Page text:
2. Jesus “blessed it.” Jesus blessed us with His graces and favors. He watches over us and protects us. Jesus gifted us with skills and talents. He walks with us and makes our journey safe. In our sorrow, Jesus comforts us. In our pain, He consoles us. In our needs, He supplies what is best and beneficial for us. With Jesus in our life, we are secured. With Jesus we are lacking in nothing.

3. Jesus “broke it.” Jesus removes what is negative, what is bad in us. In order to be conformed to Jesus, He breaks us from our material attachments. He prunes us in order to bear much fruits. Jesus purifies our minds and hearts. He breaks what is dangerous and sinful in us. Jesus breaks us so that we can grow as He wants us to be.

4. Jesus “gave it.” Jesus returns us to our people as better person, as His dedicated follower, as the faithful sons and daughters of the Church. As we receive Jesus, He transforms us and sends us to our family and friends to share to them His love and forgiveness. As we are transformed by His Body and Blood, Jesus commissions us to Him to others. Jesus gives us back to our lands and loved ones to be His hands, to be His heart, to be His feet to them. And so we are now the bread- blessed, broken and shared for others.

It was a successful and spiritually uplifting liturgical celebration. The children were overjoyed. Contentment was visible from the admiring looks of their parents. The catechists were happy and so relieved that everything went very well. And I was so grateful to God. I verbally expressed my appreciation for their gracious participation and selfless collaboration.

Msgr Edel Cruz handed me a piece of white paper. In it was written ‘Manuel’s Special Homemade Araro Cookies’ since 1955. Samal, Bataan. He is assuring me, “they are expecting you and prepared something.” The house was just ten minutes from the Parish Church.

Over plates of special araro and araro with cashew nuts cookies, George explained to me the process and preparation. Araro is typical root crops. It is long yet robust. As grinded it turns out as flour. The araro flour battered and smashed. Milk, cheddar cheese and little salt are added. With the use of medium size tablespoon a portion is placed on small decorative and shapely urns. George and Puring take the shape of a leaf for their araro cookies. Set aside on different stainless trays George with his three helpers put them into an electrical oven. The heat is automatically set at 200 degree Celsius. And after exactly thirty minutes sweet smelling and crisp araro cookies fill the air and ready to eat.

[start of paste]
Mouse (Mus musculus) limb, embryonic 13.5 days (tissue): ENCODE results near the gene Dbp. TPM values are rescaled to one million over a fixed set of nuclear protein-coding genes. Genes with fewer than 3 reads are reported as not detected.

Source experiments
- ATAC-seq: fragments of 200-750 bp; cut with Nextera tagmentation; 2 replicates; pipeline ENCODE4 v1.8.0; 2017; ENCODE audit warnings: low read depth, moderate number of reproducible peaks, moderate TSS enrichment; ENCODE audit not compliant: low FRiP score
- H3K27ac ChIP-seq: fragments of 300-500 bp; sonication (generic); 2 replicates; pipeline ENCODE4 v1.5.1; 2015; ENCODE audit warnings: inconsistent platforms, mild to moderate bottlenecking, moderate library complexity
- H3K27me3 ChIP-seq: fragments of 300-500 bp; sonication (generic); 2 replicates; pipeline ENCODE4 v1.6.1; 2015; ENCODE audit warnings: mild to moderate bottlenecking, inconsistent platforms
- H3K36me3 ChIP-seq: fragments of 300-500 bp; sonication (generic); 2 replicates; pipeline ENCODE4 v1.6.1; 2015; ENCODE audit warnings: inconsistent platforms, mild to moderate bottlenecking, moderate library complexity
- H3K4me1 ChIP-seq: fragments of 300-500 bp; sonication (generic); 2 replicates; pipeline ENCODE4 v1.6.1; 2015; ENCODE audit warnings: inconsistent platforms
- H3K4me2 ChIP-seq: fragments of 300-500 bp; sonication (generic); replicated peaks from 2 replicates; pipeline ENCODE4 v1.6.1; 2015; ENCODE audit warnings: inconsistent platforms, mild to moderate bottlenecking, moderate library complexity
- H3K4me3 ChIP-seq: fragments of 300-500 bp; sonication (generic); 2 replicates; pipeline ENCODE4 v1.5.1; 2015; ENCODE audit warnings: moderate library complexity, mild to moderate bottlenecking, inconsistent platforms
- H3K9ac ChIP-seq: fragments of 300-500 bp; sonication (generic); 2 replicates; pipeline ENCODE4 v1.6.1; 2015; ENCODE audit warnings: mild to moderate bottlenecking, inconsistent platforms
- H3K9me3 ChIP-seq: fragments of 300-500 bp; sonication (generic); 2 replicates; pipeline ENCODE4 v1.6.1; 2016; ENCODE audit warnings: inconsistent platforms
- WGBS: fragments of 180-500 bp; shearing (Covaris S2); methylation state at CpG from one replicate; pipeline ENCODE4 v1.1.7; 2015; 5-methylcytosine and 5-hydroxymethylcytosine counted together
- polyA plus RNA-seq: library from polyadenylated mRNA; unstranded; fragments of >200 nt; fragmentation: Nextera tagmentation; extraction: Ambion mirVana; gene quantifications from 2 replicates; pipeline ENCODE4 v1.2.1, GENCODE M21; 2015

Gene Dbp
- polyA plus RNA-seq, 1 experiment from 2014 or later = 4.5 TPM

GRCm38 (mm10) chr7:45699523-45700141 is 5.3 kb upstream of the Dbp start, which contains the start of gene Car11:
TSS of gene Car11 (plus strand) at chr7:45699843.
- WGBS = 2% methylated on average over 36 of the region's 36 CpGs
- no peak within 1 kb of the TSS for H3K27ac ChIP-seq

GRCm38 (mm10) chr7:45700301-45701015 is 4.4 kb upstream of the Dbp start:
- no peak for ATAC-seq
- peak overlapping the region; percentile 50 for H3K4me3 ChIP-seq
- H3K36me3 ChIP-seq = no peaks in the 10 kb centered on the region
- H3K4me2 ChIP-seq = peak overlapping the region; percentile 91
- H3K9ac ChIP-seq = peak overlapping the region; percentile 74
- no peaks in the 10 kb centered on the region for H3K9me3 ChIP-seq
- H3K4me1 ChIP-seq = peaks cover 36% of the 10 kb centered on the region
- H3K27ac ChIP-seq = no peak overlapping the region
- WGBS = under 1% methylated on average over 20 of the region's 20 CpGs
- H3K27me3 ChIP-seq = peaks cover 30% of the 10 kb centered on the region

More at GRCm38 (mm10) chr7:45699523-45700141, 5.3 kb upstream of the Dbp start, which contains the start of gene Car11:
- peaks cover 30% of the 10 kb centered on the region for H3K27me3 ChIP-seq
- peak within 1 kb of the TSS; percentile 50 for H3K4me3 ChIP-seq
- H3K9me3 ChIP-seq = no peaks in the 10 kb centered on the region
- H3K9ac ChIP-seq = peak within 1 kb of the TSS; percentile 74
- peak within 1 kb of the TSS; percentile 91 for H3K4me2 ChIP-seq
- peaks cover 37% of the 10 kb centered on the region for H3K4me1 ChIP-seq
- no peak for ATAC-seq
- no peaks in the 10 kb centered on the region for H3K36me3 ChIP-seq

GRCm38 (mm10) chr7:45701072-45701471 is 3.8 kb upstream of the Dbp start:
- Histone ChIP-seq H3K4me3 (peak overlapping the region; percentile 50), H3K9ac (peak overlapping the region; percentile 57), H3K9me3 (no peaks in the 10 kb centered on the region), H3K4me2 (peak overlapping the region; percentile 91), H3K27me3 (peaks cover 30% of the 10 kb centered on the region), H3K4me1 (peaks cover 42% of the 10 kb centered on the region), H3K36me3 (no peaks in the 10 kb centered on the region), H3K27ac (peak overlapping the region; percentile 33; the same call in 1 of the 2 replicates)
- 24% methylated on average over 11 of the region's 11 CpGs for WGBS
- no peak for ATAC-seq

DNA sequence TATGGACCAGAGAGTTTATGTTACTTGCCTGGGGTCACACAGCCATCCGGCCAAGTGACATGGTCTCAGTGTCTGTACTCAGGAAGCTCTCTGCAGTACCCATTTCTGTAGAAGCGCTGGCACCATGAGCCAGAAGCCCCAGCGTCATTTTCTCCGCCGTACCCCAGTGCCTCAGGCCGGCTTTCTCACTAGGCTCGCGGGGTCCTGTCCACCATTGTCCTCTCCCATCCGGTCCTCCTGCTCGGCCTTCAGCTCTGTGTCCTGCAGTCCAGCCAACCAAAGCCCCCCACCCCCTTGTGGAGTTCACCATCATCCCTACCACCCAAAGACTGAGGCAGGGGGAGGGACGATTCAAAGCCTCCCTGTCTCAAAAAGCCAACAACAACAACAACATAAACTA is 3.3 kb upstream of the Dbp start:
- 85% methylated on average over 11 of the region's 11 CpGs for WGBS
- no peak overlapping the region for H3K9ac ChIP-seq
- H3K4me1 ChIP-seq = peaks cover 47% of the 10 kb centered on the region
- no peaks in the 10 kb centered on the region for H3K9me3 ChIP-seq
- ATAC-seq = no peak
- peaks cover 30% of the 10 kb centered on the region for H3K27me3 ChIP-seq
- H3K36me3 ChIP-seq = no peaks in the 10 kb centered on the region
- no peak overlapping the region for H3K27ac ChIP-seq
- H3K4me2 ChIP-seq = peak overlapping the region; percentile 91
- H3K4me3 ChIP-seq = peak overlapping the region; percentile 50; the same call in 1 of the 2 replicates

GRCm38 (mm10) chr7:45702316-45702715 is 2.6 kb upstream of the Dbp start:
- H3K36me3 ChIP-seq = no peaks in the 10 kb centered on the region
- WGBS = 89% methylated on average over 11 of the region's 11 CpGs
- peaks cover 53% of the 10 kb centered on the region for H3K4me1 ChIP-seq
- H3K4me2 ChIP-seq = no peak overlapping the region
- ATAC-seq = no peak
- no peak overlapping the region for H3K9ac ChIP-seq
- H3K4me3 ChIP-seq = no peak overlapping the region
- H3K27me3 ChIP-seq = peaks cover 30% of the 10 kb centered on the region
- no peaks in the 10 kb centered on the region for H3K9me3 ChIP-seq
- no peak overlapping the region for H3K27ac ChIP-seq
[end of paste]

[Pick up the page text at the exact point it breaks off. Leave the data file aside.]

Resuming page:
We joyfully shared some freshly baked araro cookies with cashew nuts and took brewed coffee. I thanked them for this valuable information. With their constant kindness and caring ways, George and Puring gifted me with twenty four packs of araro cookies. I blessed them for their goodness.

On my way home to Balanga, I recalled the biblical verse “give us today our daily bread” (Matthew 6,11) and I trustingly recited my prayer of petition:

Our dearest Lord Jesus Christ,

our loving protector and gracious provider.

Give us our sustenance.

Grant us your strength.

Make us safe and save us.

In your great love and immeasurable compassion

we humbly beg of you to supply in us what we need in this life.

Multiply our bread and fish (Mark 6,38).

Fill us with your goodness.

Make our works fruitful.

Grant to us your blessings.

And help us to share them to others.


Diocese of Balanga
(Bataan, Philippines)